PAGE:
Say hello to the anti-Josh.
Two years ago, the Denver Broncos took the risky route and hired a 32-year-old named Josh McDaniels, who was all about youthful possibility. We all know how that one turned out. It wasn’t the worst head-coach hire in NFL history, but it was close.
Thursday, the Broncos took the safe route and hired 55-year-old John Fox, a gray-headed NFL journeyman. This is a wise, if not overwhelming, first move by team guru John Elway as he seeks to rescue the Broncos from the humiliations of the McDaniels era.
“He’s a dynamic and proven leader,” Elway said via Twitter. Notice the key word in Elway’s description. That word is “proven.”
Yes, Fox was fired New Year’s Eve by the Carolina Panthers after a 2-14 finish that was, against all odds, even worse than the Broncos’ campaign. But he directed the Carolina Panthers to two NFC title games and one Super Bowl during nine seasons, and he finished 12-4 as recently as 2008.
He’s not the mega-celebrity — Bill Cowher, Jon Gruden — many fans hoped for, but he owns the skills to revive the Broncos. And we all know how much the Broncos need reviving. Fox walks in the door at the lowest point in Broncos history.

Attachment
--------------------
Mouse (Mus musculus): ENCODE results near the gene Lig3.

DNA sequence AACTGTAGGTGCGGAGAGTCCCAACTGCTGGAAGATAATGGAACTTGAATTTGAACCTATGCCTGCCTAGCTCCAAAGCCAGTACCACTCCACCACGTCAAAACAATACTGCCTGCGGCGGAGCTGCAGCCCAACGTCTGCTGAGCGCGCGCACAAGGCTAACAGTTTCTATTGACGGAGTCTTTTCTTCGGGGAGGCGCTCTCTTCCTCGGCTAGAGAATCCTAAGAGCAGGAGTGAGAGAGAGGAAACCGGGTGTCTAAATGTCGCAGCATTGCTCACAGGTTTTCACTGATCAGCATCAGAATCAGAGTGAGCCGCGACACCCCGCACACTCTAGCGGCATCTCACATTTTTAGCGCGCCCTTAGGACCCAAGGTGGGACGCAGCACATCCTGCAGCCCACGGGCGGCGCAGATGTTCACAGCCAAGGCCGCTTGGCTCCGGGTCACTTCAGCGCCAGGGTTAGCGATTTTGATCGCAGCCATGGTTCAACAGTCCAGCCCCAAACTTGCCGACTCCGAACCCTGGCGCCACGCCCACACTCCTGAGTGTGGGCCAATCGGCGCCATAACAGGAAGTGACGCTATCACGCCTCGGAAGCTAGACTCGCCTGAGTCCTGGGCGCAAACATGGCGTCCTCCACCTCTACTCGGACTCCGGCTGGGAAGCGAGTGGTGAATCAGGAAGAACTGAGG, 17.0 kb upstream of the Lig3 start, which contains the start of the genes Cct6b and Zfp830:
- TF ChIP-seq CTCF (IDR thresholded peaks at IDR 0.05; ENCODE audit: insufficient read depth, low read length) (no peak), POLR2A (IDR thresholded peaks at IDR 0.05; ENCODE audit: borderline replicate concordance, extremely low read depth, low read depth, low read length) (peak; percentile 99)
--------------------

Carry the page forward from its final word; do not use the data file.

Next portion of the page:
Still, there’s hope. I was talking with Colorado Springs resident Forrest Gregg last month about the state of the Broncos. Gregg won six NFL titles as an offensive lineman for the Green Bay Packers and Dallas Cowboys, and Vince Lombardi called him the best player he ever coached.
Gregg understands what it takes to win in the NFL, and he believes the Broncos can return to the top, or at least near the top. He said Colorado fans and owner Pat Bowlen expect to win and expectations are crucial to lifting a team. In many NFL destinations, Gregg said, the fans and the owner hope to win, but don’t truly expect excellence.
So, the expectations are there. Now, the task of restoring life to a ravaged roster begins.
You can expect Fox to install an aggressive defense, which emphasizes hassling the passer. Patience will be required as Fox places his stamp on the Broncos’ defense, which surrendered 462 points in 2010, including 59 to the ever-mangy Oakland Raiders.
You can expect Fox to wisely handle clashes with players and assistant coaches. He’s been around a long time, and he won’t hit the eject button whenever someone disagrees with him.
This is in stark contrast to McDaniels, who banished quarterback Jay Cutler, running back Peyton Hillis and defensive coordinator Mike Nolan during his brief reign. McDaniels was not prepared for the complex responsibilities of directing an entire team.
Fox is prepared. He’s a mature leader who expertly summarized himself as he prepared for his interview with Elway.
“It’s not my first rodeo,” he said.
Fox is not about possibility. He’s already taken a team to the Super Bowl. He lifted a franchise from the bottom to near the top of the NFL.
This is a coach who has proven himself.
Unlike that last guy.